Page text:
The new Environmental Protection Agency (EPA) rule on recycling of hazardous waste will affect many manufacturing sectors, including metal fabricating. The rule goes into effect in July, and adds some regulatory hoops for companies who have been storing spent solvents on site--maybe with the thought of recycling them some indeterminate time in the future-- land filling them or incinerating them. However, the new rule does not affect the recycling of scrap metal. That has been subject to an exclusion from the Resource Conservation and Recovery Act, meaning it has never been considered a "hazardous secondary material," and can therefore be sent off for recycling with very few restrictions.
Going forward, the same will not be true for solvents, spent oil and other substances which are considered hazardous secondary materials, therefore also solid waste, but are not subject to any exclusion. Regulatory rules are changing there. Companies who want to continue to accumulate hazardous materials on site will need to get state or federal permits. Those that send the materials offsite will have to comply with new recordkeeping and reporting requirements.
The EPA has been concerned for a decade about solvents and other hazardous materials being land filled, and ending up creating a Superfund site. The agency started a rulemaking all the way back in 2003, but got waylaid by lawsuits, additional studies, and various rulemakings that went nowhere. In 2011, the EPA proposed ending its "transfer" exclusion, which had been in place to shield many hazardous secondary materials from being defined as solid waste. Many industrial sectors erupted in anger.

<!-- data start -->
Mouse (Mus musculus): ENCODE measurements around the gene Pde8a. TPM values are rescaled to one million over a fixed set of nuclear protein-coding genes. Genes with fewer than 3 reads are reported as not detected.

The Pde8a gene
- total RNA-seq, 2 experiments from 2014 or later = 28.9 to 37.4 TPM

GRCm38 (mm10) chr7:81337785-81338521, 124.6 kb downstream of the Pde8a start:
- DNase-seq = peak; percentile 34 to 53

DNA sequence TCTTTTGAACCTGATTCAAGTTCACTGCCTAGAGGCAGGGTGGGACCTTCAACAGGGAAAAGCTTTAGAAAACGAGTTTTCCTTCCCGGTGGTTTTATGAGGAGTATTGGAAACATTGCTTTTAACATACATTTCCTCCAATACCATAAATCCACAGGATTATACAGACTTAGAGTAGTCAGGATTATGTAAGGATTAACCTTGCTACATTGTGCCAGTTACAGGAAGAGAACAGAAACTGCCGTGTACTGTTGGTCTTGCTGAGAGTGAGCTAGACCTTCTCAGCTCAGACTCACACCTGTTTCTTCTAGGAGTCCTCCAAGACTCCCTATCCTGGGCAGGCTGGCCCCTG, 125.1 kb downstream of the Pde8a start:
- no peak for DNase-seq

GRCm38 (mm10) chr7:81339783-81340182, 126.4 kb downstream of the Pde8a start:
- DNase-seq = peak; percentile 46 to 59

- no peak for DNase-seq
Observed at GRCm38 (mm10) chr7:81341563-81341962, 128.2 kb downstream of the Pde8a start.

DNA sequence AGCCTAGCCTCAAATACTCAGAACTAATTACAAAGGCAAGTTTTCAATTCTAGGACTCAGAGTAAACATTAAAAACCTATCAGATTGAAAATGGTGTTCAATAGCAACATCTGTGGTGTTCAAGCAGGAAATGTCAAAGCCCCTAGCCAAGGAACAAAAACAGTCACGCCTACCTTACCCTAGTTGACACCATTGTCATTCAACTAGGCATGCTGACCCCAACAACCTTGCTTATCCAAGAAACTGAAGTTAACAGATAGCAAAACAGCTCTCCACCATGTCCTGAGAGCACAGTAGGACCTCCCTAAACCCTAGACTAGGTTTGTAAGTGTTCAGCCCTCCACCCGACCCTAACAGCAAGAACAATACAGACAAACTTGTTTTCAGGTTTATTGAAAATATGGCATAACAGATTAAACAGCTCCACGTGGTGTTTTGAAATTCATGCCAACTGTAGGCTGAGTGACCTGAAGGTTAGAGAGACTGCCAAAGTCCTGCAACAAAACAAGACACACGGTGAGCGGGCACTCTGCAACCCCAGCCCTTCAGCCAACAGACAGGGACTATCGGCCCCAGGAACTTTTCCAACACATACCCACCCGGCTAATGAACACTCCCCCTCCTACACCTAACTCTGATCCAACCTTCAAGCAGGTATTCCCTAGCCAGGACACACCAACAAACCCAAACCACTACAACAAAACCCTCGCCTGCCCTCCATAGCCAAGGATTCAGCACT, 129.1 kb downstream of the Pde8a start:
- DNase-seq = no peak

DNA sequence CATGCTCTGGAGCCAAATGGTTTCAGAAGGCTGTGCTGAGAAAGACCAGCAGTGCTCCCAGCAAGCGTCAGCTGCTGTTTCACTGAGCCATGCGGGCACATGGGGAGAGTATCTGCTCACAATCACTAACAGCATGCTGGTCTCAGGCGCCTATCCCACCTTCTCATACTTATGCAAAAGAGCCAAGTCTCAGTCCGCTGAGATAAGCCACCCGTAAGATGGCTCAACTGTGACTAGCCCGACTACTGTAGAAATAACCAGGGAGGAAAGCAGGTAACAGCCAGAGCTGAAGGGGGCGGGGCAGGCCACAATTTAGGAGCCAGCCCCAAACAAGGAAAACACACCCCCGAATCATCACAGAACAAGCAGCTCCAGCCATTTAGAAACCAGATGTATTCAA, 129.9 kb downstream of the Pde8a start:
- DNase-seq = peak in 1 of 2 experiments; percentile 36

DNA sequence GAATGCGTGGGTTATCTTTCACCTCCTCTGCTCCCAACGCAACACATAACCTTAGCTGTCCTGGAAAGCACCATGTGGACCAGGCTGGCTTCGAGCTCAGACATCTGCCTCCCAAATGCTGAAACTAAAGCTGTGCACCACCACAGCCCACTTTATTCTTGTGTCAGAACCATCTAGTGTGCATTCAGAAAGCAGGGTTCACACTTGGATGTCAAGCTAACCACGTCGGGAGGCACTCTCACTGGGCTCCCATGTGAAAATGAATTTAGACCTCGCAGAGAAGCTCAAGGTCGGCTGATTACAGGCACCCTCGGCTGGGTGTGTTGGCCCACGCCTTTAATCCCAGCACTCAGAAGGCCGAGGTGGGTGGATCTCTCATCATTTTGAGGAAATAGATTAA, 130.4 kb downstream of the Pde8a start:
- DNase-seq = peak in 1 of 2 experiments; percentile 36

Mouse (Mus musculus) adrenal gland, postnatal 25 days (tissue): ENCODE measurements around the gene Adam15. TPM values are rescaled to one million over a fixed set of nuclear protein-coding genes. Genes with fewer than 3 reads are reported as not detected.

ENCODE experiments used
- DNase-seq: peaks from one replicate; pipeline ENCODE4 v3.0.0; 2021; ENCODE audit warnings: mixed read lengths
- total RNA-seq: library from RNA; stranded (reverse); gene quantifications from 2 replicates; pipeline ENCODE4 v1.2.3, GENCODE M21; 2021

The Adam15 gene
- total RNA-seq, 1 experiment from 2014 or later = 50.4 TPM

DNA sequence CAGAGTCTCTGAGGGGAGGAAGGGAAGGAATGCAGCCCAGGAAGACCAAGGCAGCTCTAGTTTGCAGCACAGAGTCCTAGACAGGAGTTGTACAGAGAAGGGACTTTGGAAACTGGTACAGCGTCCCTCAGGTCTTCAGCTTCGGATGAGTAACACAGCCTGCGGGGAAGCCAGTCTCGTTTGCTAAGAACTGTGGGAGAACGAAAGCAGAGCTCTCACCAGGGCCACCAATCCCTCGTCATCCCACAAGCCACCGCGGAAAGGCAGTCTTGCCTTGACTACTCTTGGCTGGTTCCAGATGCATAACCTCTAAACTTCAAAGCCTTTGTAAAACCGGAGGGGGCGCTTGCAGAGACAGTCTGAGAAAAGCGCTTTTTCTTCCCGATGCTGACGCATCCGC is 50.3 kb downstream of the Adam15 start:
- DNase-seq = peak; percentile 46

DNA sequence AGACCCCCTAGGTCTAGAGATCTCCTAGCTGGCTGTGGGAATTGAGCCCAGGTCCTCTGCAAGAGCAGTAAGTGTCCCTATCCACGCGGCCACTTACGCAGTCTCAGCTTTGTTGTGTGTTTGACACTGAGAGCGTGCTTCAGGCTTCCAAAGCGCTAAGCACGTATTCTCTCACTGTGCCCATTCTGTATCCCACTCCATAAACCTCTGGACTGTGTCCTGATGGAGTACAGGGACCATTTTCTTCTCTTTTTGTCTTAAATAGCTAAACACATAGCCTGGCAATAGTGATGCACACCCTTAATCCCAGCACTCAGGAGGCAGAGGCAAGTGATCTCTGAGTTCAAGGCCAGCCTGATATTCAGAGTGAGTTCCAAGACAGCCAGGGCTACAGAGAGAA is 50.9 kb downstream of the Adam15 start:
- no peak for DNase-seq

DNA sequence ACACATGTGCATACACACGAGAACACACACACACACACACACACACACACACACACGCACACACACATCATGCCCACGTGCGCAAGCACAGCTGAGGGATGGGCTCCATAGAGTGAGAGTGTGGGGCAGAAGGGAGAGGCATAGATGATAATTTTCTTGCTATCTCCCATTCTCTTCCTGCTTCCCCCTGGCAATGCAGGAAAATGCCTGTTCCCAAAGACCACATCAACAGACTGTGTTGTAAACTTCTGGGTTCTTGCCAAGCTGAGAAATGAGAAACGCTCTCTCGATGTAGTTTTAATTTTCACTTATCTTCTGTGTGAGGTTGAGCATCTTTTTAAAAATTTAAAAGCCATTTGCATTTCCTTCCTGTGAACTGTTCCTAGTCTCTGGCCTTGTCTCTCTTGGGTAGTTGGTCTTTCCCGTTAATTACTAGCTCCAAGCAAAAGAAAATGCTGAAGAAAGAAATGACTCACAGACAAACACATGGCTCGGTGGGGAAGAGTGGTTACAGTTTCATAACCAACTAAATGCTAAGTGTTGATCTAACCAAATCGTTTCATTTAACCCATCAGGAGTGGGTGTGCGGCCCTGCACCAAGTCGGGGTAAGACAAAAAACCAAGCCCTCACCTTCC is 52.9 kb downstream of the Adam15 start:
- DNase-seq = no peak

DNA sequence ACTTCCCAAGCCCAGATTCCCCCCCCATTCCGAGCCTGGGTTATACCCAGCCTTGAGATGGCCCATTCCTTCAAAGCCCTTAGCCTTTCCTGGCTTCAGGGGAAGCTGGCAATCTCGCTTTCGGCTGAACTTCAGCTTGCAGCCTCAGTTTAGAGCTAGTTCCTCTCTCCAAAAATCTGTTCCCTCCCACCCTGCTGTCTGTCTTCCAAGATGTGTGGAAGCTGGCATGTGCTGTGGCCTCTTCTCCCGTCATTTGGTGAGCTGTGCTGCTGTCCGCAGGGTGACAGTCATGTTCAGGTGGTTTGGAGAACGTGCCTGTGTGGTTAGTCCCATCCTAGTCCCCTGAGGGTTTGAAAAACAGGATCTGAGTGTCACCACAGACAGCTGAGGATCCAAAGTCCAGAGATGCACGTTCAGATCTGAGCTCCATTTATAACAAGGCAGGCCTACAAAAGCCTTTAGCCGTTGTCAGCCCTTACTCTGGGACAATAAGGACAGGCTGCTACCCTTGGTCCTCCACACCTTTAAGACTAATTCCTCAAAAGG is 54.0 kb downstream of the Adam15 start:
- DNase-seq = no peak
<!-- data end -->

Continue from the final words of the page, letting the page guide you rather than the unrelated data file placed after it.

For fabricators who do want to continue to accumulate wastes on site, the final rule offers a new option called the Certified Recycling Facility option, which comes with considerable recordkeeping, storage requirements, spill prevention, financial assurance, worker training and notification requirements. Under the new "Definition of Solid Waste" (DSW) rule, manufacturers can register as a Certified Recycling Facility with either the EPA or the state solid waste agency. Facilities who successfully certify under the new rule can stockpile hazardous secondary materials such as solvents and oil. While this option may be attractive to some, most facilities may choose to avoid the regulatory commitments that come with being registered as a Certified Recycling Facility, and opt for the “Generator Option” under the new rule, according to Phillip Retallick, Senior Vice President, Compliance and Regulatory Affairs, Clean Harbors Environmental Services, Inc. Retallick worked for the EPA for 10 years, then as Director of the Delaware Solid and Hazardous Waste Program before coming over to the private sector.
Mr. Barlas, a freelance writer based in Washington, D.C., covers topics inside the Beltway.